|Photo credit: Wikipedia|
Listening comprehension is an area that usually gets a mention once a year after a PAT test but then goes back in to hiding in the shadows of it's older sibling, reading comprehension. My theory is that listening skills need as much training as reading skills. Yet we sometimes neglect to teach or encourage this important skill.
Traditionally, listening posts have been the mainstay of listening "tools" in the classroom. The problem is that technology is moving fast and tapes have been replaced by CD's, CD's have been replaced by MP3's and each time the resources are costing money to replace. So now what?
Podcasts and audiobooks are now so readily available on a digital platform. You don't even have to step into a public library now to access an audiobook. You can download it via an app like Overdrive and have access it for a few weeks. Podcasts are turning up at an alarming rate on iTunes and students are even beginning to make their own podcasts. And best of all they are free?
So why make the art of listening a focus? Well I noticed the first time I put on the Serial podcast (the podcast that got me back into podcasts) I didn't actually listen to it properly. I missed really important chunks of information. For anybody else that may have listened to this particular podcast then you will agree with me that the whole point of this podcast is to listen to all the facts and make your opinion. Hard to do when you've missed half of it! I actually had to listen to it for a second time. I realised that I needed to train my brain to listen with concentration and not be distracted by other visual, auditory or tactual events that could be happening around me. I had to disconnect from my phone/computer/thinking about other things. I have now become a master at listening to podcasts while driving (I do concentrate on that!!) and doing chores. Any time that I can stop thinking in a deep way I try to listen to a podcast. Food for the brain!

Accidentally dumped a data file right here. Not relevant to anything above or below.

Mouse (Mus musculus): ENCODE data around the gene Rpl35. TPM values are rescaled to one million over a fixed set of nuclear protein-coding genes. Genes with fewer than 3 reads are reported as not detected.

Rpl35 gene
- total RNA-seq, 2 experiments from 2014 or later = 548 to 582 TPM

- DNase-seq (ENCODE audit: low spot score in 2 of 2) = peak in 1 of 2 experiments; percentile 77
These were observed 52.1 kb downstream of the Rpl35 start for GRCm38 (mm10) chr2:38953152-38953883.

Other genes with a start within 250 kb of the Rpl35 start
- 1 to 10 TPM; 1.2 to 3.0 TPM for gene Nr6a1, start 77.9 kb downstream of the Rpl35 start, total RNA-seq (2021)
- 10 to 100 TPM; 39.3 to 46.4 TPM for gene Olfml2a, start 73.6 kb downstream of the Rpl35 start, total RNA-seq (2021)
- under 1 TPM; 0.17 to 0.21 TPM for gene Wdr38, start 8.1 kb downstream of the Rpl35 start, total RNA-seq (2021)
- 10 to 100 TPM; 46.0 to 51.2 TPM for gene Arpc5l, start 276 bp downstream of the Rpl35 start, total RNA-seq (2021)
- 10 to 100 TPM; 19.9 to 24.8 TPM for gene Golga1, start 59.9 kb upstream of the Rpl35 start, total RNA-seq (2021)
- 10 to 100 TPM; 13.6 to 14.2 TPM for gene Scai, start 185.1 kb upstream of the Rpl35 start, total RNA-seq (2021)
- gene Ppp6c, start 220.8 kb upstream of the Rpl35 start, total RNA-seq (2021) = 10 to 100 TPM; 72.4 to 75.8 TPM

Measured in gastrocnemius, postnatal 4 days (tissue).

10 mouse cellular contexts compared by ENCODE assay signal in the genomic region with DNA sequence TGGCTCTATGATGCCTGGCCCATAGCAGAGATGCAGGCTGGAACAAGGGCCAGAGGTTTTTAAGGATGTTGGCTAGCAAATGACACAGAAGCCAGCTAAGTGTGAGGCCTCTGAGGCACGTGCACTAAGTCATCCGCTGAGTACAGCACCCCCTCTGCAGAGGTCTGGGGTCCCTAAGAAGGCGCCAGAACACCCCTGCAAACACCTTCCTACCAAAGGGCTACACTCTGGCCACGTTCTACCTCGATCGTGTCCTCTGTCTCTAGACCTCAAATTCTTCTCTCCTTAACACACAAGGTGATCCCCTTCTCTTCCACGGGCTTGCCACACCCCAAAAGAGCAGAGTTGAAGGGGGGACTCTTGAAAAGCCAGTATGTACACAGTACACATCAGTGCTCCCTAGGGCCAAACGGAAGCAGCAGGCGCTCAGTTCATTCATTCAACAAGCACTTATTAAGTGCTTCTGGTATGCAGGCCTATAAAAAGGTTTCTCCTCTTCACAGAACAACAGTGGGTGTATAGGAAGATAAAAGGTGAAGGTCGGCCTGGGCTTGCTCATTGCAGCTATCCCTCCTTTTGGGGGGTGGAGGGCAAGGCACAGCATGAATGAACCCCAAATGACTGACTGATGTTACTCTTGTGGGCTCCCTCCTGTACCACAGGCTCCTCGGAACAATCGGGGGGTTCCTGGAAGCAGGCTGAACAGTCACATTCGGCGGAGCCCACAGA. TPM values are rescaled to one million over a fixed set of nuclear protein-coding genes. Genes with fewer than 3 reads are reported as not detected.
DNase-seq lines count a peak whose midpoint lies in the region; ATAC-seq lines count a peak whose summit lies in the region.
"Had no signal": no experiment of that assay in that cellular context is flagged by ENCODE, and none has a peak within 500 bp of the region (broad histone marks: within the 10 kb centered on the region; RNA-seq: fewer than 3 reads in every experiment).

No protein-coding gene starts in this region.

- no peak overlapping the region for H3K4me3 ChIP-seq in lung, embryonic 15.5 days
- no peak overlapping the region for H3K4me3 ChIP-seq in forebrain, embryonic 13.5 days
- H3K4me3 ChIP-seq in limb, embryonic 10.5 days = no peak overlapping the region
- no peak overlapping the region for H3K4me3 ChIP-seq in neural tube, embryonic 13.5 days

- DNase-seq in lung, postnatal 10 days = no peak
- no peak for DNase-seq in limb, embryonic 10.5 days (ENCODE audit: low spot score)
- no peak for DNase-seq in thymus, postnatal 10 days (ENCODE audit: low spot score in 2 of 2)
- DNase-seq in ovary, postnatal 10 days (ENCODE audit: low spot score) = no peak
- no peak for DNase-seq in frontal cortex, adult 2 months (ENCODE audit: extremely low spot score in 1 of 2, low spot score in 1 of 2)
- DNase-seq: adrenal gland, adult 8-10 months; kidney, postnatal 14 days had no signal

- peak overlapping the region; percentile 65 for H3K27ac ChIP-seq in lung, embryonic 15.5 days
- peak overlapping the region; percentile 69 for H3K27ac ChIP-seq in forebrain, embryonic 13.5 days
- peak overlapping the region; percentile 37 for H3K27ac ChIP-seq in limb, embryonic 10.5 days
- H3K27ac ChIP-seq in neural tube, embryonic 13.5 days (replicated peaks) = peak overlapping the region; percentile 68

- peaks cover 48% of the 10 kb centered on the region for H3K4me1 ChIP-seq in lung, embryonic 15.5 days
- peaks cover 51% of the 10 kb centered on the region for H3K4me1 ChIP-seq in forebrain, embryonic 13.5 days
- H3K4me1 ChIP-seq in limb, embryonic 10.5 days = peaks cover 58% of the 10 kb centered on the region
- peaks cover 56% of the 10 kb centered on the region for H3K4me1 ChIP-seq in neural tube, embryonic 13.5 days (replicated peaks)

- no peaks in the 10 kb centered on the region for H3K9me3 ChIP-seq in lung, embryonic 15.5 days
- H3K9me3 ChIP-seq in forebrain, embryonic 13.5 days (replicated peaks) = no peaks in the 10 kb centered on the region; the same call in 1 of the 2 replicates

Kids are exposed to so many visual stimuli these days that vision must be overriding the auditory system in some way. I am noticing myself that I am becoming overstimulated by visual information often. There also seems to be a rise in students with auditory processing disorder. Interestingly enough, teaching listening skills is one of the recommendations. Apparently it improves with age but are we not teaching enough specific listening skills in the early years? It makes you think.
So for home learning this year I have suggested that one of the questions on the form that the students fill out online each week (yay for google forms!) that there is one about audiobooks and podcasts. I believe that they should have as much status as books. I am interested to see if the use of these increases as the year goes on and I give more recommendations and links to these on our planning site. I'm also hoping their general listening skills improve too!